Topics: Employment, Case study Pages: 7 (2416 words) Published: March 31, 2015

Headquartered in Cheshunt, Hertfordshire, Tesco is one of the pinnacles of multinational retailer organizations, with chains widespread in over twelve countries’; working in them are above 500,000 employees who serve millions of customers a week; the said work force and their professional experience in Tesco is going to be the groundwork for this report. It will focus on three key tiers, being, the recruitment, retaining and lastly the development/training of such a vast workforce. It will outline a proper apprenticeship scheme for the employees on the basis of extensive, but limiting research; no actual employee survey/interview was carried out to include an employee’s stance and social factors may intercede in unforeseen ways. The report will be unsuccessful in capturing the true essence of the organization’s fall or rise, as the time frame from its inception till current date is too vast, and may fall prey to erroneous assumptions, beyond the scope of this report.

It will take into account the company’s stakeholders and external influences, how they effect and control employee functionality and vice versa; it’s legal standpoint with respect to its employee’s rights. A viewing of its apprenticeship, which has to formally be introduced to each individual via proper instructions, will be assessed. Managerial roles in training workforce, as well as the part it plays in cultivating employee benefits, to prevent future turn over, will also be outlined.

Advent and Motivational Strategies of Tesco:

1919, was the year of Tesco’s establishment, in the eastern part of London by an individual called Jack Cohen, selling groceries from a stall. There was an increase in Tesco’s trade from 1924 to 1930, leading up to the construction of its first official headquarters in North London; when he bought a shipment of tea from a certain Mr. T. E Stockwell; taking the first three letters of his name and combining them with his, gave rise to the common household name everybody would later come to know as Tes-co. In the 50’s, Tesco started gaining the status of a monopoly by buying competitor retailer shops and finally became a superstore in 1968 in West Sussex. In 1990s it continued to spread all over UK and eventually in 2006, Tesco existed in 13 countries; the owner planned to open its store under the name ‘Fresh and Easy’ in the US. The supermarket took its first step towards loss in 2013 and till date this current has been it’s worst in history (Clark & Chang, 2014).

In the case of its employability, as an individual intrigued in applying to Tesco, and forming their decision based on employee benefits, no such information is found on their official website; it requires employee login only, although this information can be found elsewhere, this reflects somewhat poorly on their employee motivation plan for prospective staff. This information can be located on other websites such as Glassdoor, which claims that it provides financial compensation with Pensions Plans and Save As You Earn; for single parents it allows maternity/paternity leave, childcare vouchers and flexible working hours (Glassdoor, 2014).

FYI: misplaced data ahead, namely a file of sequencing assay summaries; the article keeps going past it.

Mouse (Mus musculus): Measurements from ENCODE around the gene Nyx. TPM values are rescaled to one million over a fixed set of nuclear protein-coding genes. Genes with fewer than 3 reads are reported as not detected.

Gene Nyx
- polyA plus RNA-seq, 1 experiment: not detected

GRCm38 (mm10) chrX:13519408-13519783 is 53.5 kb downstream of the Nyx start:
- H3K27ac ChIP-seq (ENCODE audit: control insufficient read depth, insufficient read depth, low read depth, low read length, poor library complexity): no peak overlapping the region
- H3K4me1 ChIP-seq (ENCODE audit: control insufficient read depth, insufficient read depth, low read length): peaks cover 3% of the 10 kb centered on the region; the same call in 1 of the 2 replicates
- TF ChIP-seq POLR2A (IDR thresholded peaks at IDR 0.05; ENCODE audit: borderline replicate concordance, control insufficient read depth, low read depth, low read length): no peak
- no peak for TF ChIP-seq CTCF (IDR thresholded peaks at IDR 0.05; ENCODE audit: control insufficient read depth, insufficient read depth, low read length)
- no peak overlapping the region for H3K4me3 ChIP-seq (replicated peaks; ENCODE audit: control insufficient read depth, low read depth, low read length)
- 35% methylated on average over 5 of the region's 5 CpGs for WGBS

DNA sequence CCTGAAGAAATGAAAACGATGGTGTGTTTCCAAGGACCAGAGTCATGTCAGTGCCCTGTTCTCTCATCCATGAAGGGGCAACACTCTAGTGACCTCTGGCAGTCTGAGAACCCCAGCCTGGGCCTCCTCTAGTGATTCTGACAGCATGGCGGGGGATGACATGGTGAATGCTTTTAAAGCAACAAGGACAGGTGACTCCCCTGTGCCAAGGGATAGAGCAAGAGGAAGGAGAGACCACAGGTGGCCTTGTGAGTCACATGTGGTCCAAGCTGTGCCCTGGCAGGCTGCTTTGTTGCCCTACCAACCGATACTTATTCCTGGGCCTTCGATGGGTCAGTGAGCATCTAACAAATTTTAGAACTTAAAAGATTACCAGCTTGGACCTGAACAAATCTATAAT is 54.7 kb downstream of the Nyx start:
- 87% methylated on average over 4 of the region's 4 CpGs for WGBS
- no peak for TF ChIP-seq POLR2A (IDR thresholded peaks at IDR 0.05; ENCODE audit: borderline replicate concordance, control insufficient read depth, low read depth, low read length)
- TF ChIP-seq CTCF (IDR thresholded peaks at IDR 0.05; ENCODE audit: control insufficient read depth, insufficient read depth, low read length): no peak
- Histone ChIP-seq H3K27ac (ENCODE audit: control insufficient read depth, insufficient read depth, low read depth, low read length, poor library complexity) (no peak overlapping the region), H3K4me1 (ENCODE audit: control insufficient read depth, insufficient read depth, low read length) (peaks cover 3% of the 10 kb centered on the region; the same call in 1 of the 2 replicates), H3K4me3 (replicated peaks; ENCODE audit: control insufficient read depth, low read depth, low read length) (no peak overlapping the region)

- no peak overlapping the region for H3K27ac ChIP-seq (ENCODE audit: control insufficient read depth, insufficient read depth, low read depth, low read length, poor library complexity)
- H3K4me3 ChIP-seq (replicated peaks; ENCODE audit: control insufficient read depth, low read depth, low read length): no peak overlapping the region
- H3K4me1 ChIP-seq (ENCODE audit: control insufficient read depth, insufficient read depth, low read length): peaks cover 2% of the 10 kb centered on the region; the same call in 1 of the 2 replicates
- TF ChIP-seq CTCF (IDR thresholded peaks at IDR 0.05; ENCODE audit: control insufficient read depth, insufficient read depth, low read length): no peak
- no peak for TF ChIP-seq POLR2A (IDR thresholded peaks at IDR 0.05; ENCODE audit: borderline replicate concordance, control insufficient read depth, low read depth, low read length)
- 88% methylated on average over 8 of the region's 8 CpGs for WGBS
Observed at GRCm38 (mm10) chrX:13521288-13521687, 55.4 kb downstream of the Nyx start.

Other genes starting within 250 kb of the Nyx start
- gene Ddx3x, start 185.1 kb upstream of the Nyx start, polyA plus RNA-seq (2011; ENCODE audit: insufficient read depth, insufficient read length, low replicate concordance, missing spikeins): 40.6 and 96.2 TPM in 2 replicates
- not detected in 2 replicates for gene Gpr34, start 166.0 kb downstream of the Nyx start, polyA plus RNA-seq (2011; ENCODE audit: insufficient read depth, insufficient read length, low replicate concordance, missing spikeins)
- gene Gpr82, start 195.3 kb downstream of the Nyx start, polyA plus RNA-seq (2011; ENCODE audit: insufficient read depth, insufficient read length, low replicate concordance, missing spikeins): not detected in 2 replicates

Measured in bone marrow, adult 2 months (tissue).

Tesco encourages its employees to participate in a staff satisfaction survey known as Viewpoint; a platform, which is seen as a mutually benefitting exercise for both the organization and the individual where every aspect of the job is taken into account. Tesco hence incorporates the information gathered into practice to ensure employee benefits. A few of the benefits provided to staff are, four to twelve weeks off in something called the ‘Lifestyle Break’ which guarantees their job back; career break which has a time limit of 6 months to 5 years and guarantees the same and lastly pensions with long term bonuses (Business Case Studies, 2013).

Recruitment Process:

In the 2013 City & Guilds’ Lion Awards, Tesco acclaimed the status of ‘Employer of the year’ (TESCO, 2013). This retail giant had been...

References:  BusinessTeacher (2014) available at: http://www.businessteacher.org.uk/essays/business/link-between-motivational-theory-and-reward.php
Beyond The Box available at: http://www.beyondthebox.co.uk/Case-Study-Tesco
Dunnhumby available at: http://www.dunnhumby.com/uk/training
Tesco (2011) available at: http://www.tescoplc.com/index.asp?pageid=17&newsid=532
Tesco (2013) available at: http://www.tescoplc.com/index.asp?pageid=17&newsid=786
Articles World (2014) available at: http://123articlesworld.blogspot.co.uk/2012/04/training-and-development-programs-at.html
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